Tuesday, August 19, 2008

Tuesday August 19, 2008

Filed under: General,Geometry — Tags: — m759 @ 8:30 AM
Three Times

"Credences of Summer," VII,

by Wallace Stevens, from
Transport to Summer (1947)

"Three times the concentred
     self takes hold, three times
The thrice concentred self,
     having possessed
The object, grips it
     in savage scrutiny,
Once to make captive,
     once to subjugate
Or yield to subjugation,
     once to proclaim
The meaning of the capture,
     this hard prize,
Fully made, fully apparent,
     fully found."

Stevens does not say what object he is discussing.

One possibility —

Bertram Kostant, Professor Emeritus of Mathematics at MIT, on an object discussed in a recent New Yorker:

"A word about E(8). In my opinion, and shared by others, E(8) is the most magnificent 'object' in all of mathematics. It is like a diamond with thousands of facets. Each facet offering a different view of its unbelievable intricate internal structure."

Another possibility —

The 4x4 square

  A more modest object —
the 4×4 square.

Update of Aug. 20-21 —

Symmetries and Facets

Kostant's poetic comparison might be applied also to this object.

The natural rearrangements (symmetries) of the 4×4 array might also be described poetically as "thousands of facets, each facet offering a different view of… internal structure."

More precisely, there are 322,560 natural rearrangements– which a poet might call facets*— of the array, each offering a different view of the array's internal structure– encoded as a unique ordered pair of symmetric graphic designs. The symmetry of the array's internal structure is reflected in the symmetry of the graphic designs. For examples, see the Diamond 16 Puzzle.

For an instance of Stevens's "three times" process, see the three parts of the 2004 web page Ideas and Art.

* For the metaphor of rearrangements as facets, note that each symmetry (rearrangement) of a Platonic solid corresponds to a rotated facet: the number of symmetries equals the number of facets times the number of rotations (edges) of each facet–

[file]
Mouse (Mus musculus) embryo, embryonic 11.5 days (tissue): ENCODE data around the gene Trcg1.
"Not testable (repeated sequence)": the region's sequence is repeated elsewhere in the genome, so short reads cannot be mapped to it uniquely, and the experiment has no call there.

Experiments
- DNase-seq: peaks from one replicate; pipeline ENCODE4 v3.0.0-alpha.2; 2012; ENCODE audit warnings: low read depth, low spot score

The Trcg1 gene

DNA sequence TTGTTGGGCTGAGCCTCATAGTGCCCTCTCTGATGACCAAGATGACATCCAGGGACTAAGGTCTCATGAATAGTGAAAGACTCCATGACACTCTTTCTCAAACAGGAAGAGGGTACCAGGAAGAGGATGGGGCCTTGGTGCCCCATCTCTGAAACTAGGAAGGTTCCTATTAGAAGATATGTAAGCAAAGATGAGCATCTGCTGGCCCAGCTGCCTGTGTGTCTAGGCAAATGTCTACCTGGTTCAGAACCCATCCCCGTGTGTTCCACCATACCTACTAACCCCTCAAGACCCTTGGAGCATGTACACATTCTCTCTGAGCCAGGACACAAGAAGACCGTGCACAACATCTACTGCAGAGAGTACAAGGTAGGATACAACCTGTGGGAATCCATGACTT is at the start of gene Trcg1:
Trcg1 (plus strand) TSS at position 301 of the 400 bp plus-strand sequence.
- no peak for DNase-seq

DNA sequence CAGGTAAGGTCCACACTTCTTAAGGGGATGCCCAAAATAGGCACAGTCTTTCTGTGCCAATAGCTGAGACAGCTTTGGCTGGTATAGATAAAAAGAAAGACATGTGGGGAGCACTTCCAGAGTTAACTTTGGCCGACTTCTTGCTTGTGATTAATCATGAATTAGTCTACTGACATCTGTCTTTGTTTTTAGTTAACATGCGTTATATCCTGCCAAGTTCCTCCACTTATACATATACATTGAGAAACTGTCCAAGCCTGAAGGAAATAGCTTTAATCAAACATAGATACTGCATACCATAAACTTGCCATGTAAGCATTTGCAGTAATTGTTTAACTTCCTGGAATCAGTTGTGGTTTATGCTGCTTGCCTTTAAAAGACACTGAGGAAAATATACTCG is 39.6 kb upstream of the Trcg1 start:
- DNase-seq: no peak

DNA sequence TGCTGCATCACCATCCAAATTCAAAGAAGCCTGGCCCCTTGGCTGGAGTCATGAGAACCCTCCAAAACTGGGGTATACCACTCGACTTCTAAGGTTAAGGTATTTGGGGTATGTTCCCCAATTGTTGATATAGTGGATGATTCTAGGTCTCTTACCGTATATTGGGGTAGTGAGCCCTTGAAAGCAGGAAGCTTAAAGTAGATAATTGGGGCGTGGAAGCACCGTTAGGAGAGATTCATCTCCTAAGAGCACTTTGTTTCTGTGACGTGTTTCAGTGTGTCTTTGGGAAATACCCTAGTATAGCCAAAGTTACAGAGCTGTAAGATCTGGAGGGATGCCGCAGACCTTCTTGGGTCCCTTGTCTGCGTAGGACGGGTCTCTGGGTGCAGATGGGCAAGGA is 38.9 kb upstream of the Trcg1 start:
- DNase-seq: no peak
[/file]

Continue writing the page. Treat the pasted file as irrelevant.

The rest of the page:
Platonic solids' symmetry groups

The metaphor of rearrangements as facets breaks down, however, when we try to use it to compute, as above with the Platonic solids, the number of natural rearrangements, or symmetries, of the 4×4 array. Actually, the true analogy is between the 16 unit squares of the 4×4 array, regarded as the 16 points of a finite 4-space (which has finitely many symmetries), and the infinitely many points of Euclidean 4-space (which has infinitely many symmetries).

If Greek geometers had started with a finite space (as in The Eightfold Cube), the history of mathematics might have dramatically illustrated Halmos's saying (Aug. 16) that

"The problem is– the genius is– given an infinite question, to think of the right finite question to ask. Once you thought of the finite answer, then you would know the right answer to the infinite question."

The Greeks, of course, answered the infinite questions first– at least for Euclidean space. Halmos was concerned with more general modern infinite spaces (such as Hilbert space) where the intuition to be gained from finite questions is still of value.

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